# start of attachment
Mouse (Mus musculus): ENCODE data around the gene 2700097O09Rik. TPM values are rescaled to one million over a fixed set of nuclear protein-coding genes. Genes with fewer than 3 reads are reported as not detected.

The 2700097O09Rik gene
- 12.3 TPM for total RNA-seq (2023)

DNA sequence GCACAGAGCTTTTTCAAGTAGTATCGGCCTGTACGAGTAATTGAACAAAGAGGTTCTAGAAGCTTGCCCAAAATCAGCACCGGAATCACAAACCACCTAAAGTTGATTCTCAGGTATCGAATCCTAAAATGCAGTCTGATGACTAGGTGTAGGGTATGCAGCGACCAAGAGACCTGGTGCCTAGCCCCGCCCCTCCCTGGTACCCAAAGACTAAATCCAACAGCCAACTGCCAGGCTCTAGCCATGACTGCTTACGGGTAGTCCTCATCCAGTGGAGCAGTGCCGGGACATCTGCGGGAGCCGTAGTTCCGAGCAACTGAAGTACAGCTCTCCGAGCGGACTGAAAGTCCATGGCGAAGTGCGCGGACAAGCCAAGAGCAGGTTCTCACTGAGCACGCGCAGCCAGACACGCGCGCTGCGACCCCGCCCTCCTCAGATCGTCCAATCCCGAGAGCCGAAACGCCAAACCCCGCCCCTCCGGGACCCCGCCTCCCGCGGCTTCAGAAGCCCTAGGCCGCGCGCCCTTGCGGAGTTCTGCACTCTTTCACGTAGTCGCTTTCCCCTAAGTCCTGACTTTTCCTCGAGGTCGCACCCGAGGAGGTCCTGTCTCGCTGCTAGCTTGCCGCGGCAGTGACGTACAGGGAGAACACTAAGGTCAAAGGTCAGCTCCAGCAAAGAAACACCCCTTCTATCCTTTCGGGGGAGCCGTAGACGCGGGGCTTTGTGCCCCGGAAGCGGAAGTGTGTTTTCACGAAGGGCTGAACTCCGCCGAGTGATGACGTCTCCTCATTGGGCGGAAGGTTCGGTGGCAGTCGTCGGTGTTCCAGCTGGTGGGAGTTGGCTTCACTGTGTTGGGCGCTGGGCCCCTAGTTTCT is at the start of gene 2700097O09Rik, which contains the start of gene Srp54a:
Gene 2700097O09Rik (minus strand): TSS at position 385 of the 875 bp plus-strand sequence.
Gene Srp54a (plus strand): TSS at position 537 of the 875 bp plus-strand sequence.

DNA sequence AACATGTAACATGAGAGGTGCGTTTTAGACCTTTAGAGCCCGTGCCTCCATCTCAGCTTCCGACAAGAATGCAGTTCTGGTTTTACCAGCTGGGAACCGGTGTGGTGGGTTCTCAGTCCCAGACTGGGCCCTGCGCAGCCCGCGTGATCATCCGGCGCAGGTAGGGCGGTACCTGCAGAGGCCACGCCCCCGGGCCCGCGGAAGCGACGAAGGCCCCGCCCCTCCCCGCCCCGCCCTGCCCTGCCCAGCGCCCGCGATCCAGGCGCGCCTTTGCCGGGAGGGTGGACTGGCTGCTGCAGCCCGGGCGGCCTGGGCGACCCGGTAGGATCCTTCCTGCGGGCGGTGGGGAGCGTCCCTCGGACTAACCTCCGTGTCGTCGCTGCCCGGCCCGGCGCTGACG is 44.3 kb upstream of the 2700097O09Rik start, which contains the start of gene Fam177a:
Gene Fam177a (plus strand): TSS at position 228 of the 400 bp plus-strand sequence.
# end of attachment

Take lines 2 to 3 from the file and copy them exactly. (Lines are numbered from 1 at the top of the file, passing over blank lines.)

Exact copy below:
The 2700097O09Rik gene
- 12.3 TPM for total RNA-seq (2023)